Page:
He’d want me to tell you to stay encouraged. He’d want me to tell you that God’s got you. And that the victory is already won. So I will. He’d also say something witty and, with his southern twang that you’d only hear if he was comfortable he’d tell you that there’s no need to worry about anything. He’d tell you to pray and to put God and family first. He’d tell you to make music part of your ministry and somehow find a way to let you know that he had a podcast celebrating the best of… hot sauce, something way out of the box yet right on brand for a man that never had an ordinary thought. A man that was good at everything and would be defeated by almost nothing. That was my friend and brother Dantrel Van Robinson, who passed away earlier this October, his birthday month. He was able to accomplish so much in his 45 years. And still, he’s gone way too soon. I miss him.
We met because of words, as bloggers way back in 2005. We were part of a community of Black writers that were way ahead of their time, sharing stories and writing when they should’ve been working, every weekday without fail. Part of the connection was leaving comments on each others’ pages, and the journey took us from Blogger to Blogsome all the way over to Vox. We became tight when we saw we had a lot in common, with the common denominator being our similar taste in music. This was not long after what was introduced as neo soul became the norm, with national treasures Jill Scott and Erykah Badu leading the way (Jill. Yes Lawd!). In fact, it was most likely a post I wrote about Jill on my old blog, detailing how instrumental she was in my dealing with the anniversary of my father’s passing, that drew us closer.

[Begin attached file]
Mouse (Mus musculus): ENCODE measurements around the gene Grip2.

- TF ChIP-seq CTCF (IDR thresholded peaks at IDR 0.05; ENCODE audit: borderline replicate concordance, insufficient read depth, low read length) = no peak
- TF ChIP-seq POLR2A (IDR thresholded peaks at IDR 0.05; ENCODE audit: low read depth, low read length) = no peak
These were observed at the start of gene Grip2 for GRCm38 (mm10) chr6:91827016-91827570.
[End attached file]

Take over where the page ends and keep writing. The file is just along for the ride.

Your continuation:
We stayed ahead of the times, uniting our words and those of our partner-in-crime Yolanda Barnes to create the internet’s first online soap opera, Yanni’s Block. Yolie was Yanni, I was Mason, and Trel was Eric, and each week we’d have our own day to write what was going on in the fictional Blogsome Bay. It continued for multiple seasons, and it was must-read material. For real.
All of that happened over the internet, but you couldn’t tell me we weren’t brothers. Two years passed before we would meet in person, and when we did, it was at his wedding in Houston. Me and our friend Joann showed up for our guy, sight unseen, as he tied the knot.